Secular Franciscans in History

We will periodically share the lives of various well know and some not so well known Secular Franciscans.

  • The term Tertiary as well as the Third Order have been used interchangeably over the years. In the case of Franciscans, for many years, the Secular Order was called The Third Order of Saint Francis or (T.O.S.F.).  For a about 40 years in the United States we were called the Secular Franciscan Order (SFO).  Today we are called the Order of Franciscan Seculars (OFS) to be in union with our International sisters and brothers: The “Ordo Franciscanus Sæcularis”
What Wondrous love is this / J.M. Talbot. Click arrow to play music

Saint Vincent Pallotti, T.O.S.F.

Feast Day – January 22

This unpretentious man, Saint Vincent Pallotti, who out of respect for God omnipresent always went bareheaded, is one of the glories of the Catholic clergy, the pillars of the Church in troublesome times, and the successful apostles of the people.

Saint Vincent Pallotti was born in Rome in 1795. From earliest childhood he evinced tender love for the Blessed Mother of God, and the decree on the heroic nature of his virtues emphasizes the following facts: “He possessed an exceptional love for poverty and penance, and was therefore especially devoted to St Francis of Assisi. Because various obstacles were in the way of his entering the First Order, he desired at least to belong to the Third Order. It was his constant endeavor to imitate and venerate St Francis.”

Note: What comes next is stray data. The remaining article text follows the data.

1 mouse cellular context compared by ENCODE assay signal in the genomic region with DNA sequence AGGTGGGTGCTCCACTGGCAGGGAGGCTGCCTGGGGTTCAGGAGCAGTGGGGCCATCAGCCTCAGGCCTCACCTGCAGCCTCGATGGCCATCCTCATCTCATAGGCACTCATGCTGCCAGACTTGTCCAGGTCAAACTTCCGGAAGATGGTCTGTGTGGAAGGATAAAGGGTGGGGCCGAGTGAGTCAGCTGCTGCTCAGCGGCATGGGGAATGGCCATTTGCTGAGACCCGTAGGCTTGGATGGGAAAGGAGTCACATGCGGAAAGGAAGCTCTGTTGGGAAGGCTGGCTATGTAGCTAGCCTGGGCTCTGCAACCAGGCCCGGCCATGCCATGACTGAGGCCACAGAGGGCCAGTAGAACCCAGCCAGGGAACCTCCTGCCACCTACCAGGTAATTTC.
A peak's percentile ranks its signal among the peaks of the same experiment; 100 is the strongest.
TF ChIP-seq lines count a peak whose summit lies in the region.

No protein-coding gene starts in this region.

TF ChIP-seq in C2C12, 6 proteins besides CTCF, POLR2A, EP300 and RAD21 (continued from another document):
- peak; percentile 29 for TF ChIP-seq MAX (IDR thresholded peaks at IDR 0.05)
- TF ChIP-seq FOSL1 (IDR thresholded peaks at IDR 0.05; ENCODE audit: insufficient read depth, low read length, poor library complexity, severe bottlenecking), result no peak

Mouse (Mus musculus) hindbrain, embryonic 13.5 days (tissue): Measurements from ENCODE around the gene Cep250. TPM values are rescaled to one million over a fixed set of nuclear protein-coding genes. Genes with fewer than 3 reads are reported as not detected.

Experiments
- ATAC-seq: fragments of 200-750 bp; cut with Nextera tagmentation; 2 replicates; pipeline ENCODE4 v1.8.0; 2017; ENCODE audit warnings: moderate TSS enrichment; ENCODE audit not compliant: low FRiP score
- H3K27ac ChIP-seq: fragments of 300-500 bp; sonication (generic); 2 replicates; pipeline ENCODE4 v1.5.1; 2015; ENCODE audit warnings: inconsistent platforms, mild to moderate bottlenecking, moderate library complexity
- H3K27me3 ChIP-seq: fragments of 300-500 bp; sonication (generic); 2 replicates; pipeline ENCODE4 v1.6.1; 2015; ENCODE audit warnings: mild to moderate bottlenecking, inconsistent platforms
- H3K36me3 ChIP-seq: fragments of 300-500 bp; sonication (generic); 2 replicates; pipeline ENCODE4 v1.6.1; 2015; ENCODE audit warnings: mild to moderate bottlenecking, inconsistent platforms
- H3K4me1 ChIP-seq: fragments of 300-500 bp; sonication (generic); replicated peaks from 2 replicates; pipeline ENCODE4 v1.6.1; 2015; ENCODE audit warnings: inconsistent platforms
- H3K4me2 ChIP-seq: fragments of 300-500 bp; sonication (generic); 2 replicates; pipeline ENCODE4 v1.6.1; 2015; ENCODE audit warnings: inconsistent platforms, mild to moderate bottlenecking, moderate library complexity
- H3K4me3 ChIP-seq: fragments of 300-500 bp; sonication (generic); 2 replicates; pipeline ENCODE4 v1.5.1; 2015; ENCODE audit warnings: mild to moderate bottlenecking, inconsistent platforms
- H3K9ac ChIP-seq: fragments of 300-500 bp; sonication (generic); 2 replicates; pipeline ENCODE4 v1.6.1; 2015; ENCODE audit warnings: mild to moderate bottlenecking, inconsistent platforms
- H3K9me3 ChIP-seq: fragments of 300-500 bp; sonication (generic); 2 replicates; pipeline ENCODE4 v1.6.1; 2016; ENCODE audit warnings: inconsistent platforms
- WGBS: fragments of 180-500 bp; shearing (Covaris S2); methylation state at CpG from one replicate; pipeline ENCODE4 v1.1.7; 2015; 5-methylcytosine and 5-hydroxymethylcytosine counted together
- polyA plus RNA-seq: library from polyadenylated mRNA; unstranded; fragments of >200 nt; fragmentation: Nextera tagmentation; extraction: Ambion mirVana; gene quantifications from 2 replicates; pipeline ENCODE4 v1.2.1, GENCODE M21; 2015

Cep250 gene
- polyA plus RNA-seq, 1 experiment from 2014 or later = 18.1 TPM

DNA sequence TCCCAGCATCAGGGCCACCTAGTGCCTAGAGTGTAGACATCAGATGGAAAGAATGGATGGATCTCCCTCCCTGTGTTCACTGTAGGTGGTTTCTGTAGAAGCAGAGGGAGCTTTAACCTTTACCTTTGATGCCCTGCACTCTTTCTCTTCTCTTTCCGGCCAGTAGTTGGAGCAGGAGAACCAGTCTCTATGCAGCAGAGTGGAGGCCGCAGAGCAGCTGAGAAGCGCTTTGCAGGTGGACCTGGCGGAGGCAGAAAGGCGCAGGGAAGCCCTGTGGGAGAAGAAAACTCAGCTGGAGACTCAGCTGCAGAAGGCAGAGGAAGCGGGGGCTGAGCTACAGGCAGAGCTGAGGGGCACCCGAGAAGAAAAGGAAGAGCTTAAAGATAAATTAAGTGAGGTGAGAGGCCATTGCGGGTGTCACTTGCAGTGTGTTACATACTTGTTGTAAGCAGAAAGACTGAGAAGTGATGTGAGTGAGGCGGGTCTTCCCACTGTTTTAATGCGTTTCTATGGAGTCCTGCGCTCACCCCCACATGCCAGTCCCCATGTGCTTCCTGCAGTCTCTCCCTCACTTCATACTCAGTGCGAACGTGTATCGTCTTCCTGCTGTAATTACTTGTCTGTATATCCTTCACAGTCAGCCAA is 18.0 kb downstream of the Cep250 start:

Vincent became a Tertiary in the Franciscan church of Aracoeli on November 29, 1816. He distinguished himself not only by his piety but also by his brilliant intellect. In time he received the degrees of doctor of philosophy and of theology. He was overwhelmed with joy when on May 16, 1818, he was ordained to the holy priesthood. Then his apostolate began. With prayer and penance, with his labors in the pulpit and the confessional, with his efforts on behalf of the sick and the endangered, and especially on behalf of young clerics in the Roman seminary, he did a measureless amount of good. In fact, it is well known that the saint often bilocated so as to be able to reach more souls when necessary.

To his apostolic zeal must be ascribed the foundation of the Pious Society of the Missions, also called the Pallottine Fathers. The purpose of the society was to arouse faith and charity among Catholics and to propagate these virtues among heretics and infidels. Vincent placed his organization under the protection of the Immaculate Mother of God and under perfect submission to the Holy See.

God glorified His humble servant by the gift of miracles both during his lifetime and after his death in 1850. There was a strange and marvelous scent, a heavenly perfume, that was noted about the saint’s body and in his room at the time of his death. That scent lingered in the room in which he had died for a month, even through the window to the room was left open.

St Vincent Pallotti was comparatively young when he was called to eternity, but in that short span he had accumulated a wealth of merits. He was beatified in 1950, and canonized in 1963.

The body of Saint Vincent Pallotti was exhumed in 1906 and 1950, and his body was found to be completely incorrupt.

*from: The Franciscan Book of Saints, ed. by Marion Habig, ofm

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